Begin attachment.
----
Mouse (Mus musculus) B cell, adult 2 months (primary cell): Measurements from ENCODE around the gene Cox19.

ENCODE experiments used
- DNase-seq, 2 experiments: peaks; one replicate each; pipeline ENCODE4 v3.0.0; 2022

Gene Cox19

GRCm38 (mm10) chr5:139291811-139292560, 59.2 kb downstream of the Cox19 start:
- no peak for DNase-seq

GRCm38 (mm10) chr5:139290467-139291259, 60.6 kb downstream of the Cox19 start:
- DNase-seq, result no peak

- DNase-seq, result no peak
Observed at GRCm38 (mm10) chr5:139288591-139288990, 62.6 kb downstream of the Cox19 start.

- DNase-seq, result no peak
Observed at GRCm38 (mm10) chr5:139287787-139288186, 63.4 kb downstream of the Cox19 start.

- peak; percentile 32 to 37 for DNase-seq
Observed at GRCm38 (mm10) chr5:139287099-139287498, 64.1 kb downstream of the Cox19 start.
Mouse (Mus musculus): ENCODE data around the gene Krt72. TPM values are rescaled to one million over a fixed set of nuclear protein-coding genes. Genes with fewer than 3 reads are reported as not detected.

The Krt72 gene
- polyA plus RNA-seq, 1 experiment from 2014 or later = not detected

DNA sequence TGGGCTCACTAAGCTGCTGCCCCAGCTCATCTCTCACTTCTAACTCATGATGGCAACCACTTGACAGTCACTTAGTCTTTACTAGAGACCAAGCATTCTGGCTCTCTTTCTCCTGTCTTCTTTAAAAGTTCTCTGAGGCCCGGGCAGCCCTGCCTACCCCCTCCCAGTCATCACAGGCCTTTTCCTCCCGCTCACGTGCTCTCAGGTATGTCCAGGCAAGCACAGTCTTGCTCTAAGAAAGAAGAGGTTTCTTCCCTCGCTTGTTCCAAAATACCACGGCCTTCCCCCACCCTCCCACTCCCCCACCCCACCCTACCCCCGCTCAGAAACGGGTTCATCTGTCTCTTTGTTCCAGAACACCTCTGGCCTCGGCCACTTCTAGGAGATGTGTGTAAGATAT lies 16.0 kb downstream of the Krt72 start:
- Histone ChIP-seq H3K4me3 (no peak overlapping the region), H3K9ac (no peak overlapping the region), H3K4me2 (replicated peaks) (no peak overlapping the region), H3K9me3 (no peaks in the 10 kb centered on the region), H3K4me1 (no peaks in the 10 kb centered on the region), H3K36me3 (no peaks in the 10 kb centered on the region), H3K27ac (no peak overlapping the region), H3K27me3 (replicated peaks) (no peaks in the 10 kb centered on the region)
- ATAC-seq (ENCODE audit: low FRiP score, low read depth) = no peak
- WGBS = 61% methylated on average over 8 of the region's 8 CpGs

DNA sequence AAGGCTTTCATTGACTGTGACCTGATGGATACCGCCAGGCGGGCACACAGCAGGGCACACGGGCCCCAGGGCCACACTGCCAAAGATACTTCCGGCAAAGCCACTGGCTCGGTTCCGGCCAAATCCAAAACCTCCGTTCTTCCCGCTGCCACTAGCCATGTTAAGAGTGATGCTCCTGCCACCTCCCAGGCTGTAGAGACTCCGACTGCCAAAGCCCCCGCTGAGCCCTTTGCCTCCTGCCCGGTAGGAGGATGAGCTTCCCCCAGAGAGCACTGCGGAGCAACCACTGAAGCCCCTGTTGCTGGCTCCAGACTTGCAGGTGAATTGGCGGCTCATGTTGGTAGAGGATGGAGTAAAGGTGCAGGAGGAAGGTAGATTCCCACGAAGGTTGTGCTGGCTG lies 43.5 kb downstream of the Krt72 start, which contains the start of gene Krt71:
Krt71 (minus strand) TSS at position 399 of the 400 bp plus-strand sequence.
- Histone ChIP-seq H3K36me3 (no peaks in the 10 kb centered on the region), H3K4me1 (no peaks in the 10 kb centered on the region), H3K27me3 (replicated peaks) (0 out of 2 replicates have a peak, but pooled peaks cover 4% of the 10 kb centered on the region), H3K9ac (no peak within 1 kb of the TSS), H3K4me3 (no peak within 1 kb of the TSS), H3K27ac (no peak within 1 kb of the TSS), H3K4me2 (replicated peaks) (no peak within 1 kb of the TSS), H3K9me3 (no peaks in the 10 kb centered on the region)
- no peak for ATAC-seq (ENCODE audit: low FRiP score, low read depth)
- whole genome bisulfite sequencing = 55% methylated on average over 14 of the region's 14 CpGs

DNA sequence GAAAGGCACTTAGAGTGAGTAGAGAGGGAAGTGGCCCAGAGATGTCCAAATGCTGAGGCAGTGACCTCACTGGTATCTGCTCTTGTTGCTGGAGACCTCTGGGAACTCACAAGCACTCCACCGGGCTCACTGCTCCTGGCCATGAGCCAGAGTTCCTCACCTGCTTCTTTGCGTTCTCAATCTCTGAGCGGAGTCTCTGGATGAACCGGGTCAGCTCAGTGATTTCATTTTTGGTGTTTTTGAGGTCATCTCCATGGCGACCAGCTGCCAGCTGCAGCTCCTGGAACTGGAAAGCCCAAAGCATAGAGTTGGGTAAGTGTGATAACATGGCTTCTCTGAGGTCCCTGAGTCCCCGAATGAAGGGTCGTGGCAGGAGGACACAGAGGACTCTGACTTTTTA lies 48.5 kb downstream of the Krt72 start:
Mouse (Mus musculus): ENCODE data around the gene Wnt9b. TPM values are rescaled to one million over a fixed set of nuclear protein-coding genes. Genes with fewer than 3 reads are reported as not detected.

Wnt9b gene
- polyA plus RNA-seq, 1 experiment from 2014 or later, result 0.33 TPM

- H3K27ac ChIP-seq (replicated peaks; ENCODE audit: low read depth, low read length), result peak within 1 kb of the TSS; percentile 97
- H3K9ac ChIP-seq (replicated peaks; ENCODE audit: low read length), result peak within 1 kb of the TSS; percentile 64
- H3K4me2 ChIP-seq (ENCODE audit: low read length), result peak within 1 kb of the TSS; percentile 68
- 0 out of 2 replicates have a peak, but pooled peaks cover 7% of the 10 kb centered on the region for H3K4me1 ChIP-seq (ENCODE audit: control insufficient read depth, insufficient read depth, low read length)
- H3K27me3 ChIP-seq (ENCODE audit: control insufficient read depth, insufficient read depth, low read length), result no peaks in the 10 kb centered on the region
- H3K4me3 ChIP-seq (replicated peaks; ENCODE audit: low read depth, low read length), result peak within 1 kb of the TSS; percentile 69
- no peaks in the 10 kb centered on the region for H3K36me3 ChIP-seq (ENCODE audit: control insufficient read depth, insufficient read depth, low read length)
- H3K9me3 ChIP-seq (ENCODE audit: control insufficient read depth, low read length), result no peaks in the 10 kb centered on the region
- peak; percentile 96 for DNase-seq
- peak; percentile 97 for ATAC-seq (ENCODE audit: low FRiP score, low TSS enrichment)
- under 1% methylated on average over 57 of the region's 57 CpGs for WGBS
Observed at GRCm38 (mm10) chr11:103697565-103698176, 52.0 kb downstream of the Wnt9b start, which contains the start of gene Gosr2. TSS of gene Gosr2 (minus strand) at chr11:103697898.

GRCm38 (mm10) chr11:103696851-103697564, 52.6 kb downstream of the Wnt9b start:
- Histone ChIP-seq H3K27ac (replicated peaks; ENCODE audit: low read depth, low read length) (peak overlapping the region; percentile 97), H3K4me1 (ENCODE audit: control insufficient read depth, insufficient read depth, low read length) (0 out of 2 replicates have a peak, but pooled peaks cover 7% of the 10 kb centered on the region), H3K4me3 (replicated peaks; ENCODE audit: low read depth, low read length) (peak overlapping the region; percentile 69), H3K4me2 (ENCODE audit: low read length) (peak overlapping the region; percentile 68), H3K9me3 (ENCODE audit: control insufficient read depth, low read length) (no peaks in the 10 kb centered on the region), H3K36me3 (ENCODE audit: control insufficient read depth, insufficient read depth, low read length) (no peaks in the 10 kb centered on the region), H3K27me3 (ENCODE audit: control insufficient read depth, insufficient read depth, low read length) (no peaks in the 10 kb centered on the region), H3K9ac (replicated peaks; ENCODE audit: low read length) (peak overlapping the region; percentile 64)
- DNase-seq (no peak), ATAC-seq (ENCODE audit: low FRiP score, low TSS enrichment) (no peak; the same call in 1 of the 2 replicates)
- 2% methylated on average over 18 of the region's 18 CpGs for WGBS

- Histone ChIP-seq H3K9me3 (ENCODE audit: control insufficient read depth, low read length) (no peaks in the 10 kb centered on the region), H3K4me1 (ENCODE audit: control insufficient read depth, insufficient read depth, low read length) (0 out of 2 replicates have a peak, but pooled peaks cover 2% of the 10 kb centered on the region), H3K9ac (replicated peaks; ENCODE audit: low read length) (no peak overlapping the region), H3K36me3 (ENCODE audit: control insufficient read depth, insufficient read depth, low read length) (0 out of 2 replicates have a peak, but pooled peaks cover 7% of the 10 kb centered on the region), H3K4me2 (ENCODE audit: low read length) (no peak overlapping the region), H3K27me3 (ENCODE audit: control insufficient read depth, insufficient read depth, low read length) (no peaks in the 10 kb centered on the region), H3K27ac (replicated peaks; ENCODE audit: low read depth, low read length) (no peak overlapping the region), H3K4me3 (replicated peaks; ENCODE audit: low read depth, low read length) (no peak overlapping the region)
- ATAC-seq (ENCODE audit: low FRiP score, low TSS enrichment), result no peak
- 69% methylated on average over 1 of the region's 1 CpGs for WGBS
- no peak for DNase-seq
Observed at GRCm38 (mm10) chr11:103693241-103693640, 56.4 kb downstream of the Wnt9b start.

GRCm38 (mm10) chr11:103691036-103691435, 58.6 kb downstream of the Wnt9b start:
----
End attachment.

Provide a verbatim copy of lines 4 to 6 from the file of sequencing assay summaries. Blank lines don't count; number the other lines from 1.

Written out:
Gene Cox19

GRCm38 (mm10) chr5:139291811-139292560, 59.2 kb downstream of the Cox19 start:
- no peak for DNase-seq